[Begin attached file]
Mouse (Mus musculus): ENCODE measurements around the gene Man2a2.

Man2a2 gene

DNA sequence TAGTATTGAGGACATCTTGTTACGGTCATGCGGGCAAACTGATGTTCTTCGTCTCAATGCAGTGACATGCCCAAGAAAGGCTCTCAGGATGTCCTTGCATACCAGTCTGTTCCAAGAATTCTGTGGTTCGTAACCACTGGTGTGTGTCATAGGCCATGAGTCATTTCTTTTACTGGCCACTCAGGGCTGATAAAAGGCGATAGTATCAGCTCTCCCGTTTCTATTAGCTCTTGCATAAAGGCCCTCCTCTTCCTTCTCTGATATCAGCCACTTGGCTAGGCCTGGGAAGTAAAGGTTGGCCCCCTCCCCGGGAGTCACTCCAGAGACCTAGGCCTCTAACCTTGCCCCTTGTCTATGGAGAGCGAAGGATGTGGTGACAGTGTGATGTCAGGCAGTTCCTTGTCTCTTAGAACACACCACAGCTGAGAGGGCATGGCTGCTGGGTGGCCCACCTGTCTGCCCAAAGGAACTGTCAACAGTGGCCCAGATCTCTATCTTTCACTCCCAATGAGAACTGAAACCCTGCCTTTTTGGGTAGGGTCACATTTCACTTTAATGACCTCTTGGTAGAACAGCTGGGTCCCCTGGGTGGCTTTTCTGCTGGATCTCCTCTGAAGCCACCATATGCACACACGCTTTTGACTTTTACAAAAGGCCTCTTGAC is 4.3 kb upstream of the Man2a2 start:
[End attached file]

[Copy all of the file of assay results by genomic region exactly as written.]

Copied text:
Mouse (Mus musculus): ENCODE measurements around the gene Man2a2.

Man2a2 gene

DNA sequence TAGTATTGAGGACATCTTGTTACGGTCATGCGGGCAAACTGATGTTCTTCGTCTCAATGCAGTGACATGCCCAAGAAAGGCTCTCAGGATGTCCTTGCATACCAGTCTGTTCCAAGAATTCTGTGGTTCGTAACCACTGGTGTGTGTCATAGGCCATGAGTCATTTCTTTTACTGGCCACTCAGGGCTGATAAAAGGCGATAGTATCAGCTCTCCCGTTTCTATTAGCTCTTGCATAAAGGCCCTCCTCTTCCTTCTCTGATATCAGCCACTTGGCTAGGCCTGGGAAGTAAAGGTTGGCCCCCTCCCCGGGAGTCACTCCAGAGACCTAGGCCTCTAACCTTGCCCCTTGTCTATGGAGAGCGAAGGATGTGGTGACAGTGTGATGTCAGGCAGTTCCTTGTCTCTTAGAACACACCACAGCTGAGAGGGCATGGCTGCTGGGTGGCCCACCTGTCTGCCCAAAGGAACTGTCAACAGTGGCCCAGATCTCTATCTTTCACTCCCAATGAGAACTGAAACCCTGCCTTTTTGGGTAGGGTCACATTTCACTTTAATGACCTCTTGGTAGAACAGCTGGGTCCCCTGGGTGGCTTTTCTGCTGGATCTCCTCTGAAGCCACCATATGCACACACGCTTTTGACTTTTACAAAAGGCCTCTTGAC is 4.3 kb upstream of the Man2a2 start: